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I have an application that uses 2 threads. I want to be able to shut down both threads by waiting for a condition variable exitCondition. I am using python 3.3 which unlike python 2.7 makes threading.Condition.wait() return True when the condition was notified and False for when a timeout occured.

#!/usr/bin/python
import threading
from time import sleep

exitCondition = threading.Condition()

def inputActivity():
    while True:
        exitCondition.acquire()
        exitConditionReached = exitCondition.wait(.1) #<-critical
        print(exitConditionReached)
        exitCondition.release()
        if exitConditionReached: #exitCondition reached -> shutdown
            return
        else: #exitCondition not reached -> do work
            sleep(.1)

inThread = threading.Thread(target = inputActivity)
inThread.start()

sleep(.2) #<-critical

exitCondition.acquire()
exitCondition.notify()
print("exitCondition notified")
exitCondition.release()

inThread.join()

There are 2 lines with a #<-critical comment in line 10 and 21. If the sleeps are "misaligned" (for example .25 and .1) the program will terminate. If the sleeps are "aligned" (for example .2 and .1) the inThread will run indefinitely printing false forever. It looks like a race condition to me, apparently if notify is called at the same time as wait the notification is not recognized. I was under the impression that the exitCondition.acquire() and exitCondition.release() were supposed to prevent that. The question is why the condition variable is not thread safe and what I can do about it. Ideally I want to write wait(0) with the guarantee that no notification will be swallowed.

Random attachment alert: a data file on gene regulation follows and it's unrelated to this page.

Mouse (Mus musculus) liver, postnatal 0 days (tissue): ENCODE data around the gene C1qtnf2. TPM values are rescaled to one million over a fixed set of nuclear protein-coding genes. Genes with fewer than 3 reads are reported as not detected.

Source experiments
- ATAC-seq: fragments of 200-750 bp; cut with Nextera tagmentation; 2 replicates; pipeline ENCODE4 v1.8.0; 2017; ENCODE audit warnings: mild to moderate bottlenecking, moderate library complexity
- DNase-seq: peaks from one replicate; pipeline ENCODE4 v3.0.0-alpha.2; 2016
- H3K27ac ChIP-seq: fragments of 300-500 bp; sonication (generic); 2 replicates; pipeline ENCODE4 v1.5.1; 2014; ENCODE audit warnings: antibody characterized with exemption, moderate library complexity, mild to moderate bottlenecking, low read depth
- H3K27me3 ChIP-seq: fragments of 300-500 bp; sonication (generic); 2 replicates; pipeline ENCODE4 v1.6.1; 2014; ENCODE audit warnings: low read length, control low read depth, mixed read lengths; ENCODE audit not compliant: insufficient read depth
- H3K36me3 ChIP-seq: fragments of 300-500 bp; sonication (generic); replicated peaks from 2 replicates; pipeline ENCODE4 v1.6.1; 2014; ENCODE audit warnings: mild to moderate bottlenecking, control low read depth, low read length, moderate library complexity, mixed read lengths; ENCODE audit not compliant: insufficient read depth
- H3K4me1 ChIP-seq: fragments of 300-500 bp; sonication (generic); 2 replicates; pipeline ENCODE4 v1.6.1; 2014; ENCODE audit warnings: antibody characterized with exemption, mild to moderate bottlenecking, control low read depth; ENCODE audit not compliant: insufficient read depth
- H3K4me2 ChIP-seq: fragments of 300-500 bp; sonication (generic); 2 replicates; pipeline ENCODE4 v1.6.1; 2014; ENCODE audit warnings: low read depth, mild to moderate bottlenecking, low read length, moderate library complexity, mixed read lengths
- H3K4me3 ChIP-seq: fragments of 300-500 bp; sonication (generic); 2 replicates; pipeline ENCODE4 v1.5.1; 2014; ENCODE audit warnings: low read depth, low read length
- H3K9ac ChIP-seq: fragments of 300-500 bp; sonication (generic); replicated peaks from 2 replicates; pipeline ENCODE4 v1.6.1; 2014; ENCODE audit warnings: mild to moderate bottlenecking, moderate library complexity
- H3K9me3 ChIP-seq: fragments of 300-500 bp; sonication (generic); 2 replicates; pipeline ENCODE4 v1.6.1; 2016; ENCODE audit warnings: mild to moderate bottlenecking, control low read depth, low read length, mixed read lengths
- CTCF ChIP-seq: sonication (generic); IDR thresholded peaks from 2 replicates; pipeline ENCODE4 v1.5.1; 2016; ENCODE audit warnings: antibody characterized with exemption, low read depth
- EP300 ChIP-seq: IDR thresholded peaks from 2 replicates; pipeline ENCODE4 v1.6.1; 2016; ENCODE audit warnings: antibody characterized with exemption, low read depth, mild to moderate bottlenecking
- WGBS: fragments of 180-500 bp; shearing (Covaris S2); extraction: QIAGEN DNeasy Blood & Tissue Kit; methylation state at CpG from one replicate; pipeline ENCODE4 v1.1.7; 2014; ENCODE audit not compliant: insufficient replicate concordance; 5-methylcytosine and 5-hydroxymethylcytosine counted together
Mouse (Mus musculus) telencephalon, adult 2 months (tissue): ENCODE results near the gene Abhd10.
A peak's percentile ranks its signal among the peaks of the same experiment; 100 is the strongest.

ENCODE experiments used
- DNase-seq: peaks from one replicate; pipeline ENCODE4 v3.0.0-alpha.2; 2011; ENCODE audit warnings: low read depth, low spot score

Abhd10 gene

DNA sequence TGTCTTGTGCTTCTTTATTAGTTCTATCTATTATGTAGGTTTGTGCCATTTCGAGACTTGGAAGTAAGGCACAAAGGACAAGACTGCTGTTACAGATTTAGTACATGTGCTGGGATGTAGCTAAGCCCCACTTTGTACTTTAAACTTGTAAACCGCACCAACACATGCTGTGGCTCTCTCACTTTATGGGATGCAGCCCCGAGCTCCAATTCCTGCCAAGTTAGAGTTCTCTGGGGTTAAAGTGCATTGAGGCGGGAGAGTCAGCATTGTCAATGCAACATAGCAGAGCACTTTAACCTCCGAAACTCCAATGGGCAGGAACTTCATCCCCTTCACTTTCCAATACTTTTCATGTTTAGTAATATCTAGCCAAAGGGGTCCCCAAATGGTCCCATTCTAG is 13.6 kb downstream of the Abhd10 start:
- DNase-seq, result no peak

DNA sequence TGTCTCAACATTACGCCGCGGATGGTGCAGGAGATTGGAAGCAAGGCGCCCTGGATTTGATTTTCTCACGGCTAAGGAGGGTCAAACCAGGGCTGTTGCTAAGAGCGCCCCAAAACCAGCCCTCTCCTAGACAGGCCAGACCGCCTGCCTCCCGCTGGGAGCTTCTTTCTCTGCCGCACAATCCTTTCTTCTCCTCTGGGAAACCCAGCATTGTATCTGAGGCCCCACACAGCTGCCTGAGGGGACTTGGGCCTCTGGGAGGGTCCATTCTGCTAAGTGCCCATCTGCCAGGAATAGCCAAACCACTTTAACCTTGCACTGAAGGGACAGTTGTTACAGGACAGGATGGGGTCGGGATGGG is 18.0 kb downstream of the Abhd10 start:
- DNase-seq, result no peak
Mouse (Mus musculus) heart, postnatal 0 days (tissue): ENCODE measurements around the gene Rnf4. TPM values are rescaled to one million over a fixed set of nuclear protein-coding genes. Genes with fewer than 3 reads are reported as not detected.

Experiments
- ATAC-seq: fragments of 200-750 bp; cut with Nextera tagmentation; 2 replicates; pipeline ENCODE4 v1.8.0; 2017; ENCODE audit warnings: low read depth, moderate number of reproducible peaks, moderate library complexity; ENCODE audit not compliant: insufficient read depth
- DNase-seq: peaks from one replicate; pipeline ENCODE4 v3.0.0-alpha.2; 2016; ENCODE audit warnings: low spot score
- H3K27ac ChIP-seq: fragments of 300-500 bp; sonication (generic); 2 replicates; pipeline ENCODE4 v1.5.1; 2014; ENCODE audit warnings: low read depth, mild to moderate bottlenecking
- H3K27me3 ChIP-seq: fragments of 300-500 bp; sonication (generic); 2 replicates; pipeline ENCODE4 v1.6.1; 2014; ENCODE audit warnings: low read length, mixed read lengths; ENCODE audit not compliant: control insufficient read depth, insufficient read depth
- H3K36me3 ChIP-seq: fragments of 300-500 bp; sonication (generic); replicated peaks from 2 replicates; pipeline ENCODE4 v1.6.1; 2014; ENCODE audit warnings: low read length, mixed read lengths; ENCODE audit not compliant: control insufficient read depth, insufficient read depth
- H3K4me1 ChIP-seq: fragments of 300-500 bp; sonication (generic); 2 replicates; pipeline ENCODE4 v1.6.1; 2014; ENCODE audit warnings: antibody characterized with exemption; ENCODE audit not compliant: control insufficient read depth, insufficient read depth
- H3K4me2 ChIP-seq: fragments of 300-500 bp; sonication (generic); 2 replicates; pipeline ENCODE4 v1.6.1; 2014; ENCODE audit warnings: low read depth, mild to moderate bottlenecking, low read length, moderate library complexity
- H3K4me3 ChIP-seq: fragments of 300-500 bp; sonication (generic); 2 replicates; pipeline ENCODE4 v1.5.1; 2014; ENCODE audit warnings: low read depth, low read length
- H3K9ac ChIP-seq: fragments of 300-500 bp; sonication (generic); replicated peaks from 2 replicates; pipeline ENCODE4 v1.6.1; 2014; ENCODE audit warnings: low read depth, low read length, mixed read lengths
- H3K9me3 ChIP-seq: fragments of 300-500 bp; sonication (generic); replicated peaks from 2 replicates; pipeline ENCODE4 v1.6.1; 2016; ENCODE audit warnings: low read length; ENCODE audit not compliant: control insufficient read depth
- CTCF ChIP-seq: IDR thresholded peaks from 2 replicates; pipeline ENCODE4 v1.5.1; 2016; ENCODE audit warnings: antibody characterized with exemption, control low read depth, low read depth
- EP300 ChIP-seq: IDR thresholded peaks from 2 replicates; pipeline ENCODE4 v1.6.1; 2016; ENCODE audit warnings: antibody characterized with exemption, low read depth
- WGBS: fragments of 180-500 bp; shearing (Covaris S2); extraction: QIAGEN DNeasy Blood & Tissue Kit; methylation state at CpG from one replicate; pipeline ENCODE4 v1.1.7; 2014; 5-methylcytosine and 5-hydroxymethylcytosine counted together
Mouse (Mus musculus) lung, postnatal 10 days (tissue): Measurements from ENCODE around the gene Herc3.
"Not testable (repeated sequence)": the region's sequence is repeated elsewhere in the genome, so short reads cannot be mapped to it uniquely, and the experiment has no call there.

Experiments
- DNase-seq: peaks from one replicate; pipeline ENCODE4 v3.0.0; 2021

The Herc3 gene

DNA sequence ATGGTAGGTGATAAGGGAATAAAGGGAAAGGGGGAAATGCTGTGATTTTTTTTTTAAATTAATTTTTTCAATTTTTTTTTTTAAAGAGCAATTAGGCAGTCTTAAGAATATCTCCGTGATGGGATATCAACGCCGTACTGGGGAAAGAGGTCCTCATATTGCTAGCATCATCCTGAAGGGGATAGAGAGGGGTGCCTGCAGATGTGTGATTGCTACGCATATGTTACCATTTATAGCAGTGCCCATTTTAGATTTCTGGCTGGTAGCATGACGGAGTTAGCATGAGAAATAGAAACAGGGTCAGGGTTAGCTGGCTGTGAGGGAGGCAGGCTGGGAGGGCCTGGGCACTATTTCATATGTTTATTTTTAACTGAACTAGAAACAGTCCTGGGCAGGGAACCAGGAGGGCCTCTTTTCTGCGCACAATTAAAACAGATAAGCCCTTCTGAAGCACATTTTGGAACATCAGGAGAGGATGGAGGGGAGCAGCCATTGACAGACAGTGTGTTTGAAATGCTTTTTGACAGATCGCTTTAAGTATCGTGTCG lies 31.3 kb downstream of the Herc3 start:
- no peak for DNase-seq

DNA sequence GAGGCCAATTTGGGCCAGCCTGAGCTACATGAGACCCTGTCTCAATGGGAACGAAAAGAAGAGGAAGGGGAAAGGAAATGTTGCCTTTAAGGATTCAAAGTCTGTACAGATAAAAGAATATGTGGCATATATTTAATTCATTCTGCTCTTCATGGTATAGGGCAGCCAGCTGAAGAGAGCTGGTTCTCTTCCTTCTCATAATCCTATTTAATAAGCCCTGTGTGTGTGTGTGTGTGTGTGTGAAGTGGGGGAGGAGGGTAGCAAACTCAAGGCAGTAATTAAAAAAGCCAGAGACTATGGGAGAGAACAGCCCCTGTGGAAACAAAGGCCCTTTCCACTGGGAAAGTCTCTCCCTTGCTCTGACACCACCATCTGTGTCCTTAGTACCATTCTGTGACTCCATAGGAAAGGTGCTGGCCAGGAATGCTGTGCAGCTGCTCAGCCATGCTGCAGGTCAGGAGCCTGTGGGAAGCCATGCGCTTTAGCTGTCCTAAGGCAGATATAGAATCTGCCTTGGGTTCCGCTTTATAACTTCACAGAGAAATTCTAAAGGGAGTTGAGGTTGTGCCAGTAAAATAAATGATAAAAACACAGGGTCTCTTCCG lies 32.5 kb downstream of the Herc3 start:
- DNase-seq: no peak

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up vote 1 down vote accepted

If the call to exitCondition.notify occurs when the worker thread is doing work (i.e., is in the sleep(.1) call (or anywhere else other than the .wait call), then the behaviour you describe sounds like exactly what I'd expect. The wait call returns True only if the notification happened during the wait.

It sounds to me as though this is a use-case for a threading.Event instead of a threading.Condition: replace threading.Condition with threading.Event, replace the notify call with a set call, and remove the acquire and release calls altogether (in both threads).

That is, the code should look like this:

#!/usr/bin/python
import threading
from time import sleep

exitCondition = threading.Event()

def inputActivity():
    while True:
        exitConditionReached = exitCondition.wait(.1) #<-critical
        print(exitConditionReached)
        if exitConditionReached: #exitCondition reached -> shutdown
            return
        else: #exitCondition not reached -> do work
            sleep(.1)

inThread = threading.Thread(target = inputActivity)
inThread.start()

sleep(.2) #<-critical

exitCondition.set()
print("exitCondition set")

inThread.join()

Once you've got that far, you don't need the first .wait: you can replace that with a direct is_set call to see if the exit condition has been set yet:

#!/usr/bin/python
import threading
from time import sleep

exitCondition = threading.Event()

def inputActivity():
    while True:
        if exitCondition.is_set(): #exitCondition reached -> shutdown
            return
        else: #exitCondition not reached -> do work
            sleep(.1)

inThread = threading.Thread(target = inputActivity)
inThread.start()

sleep(.2) #<-critical

exitCondition.set()
print("exitCondition set")

inThread.join()
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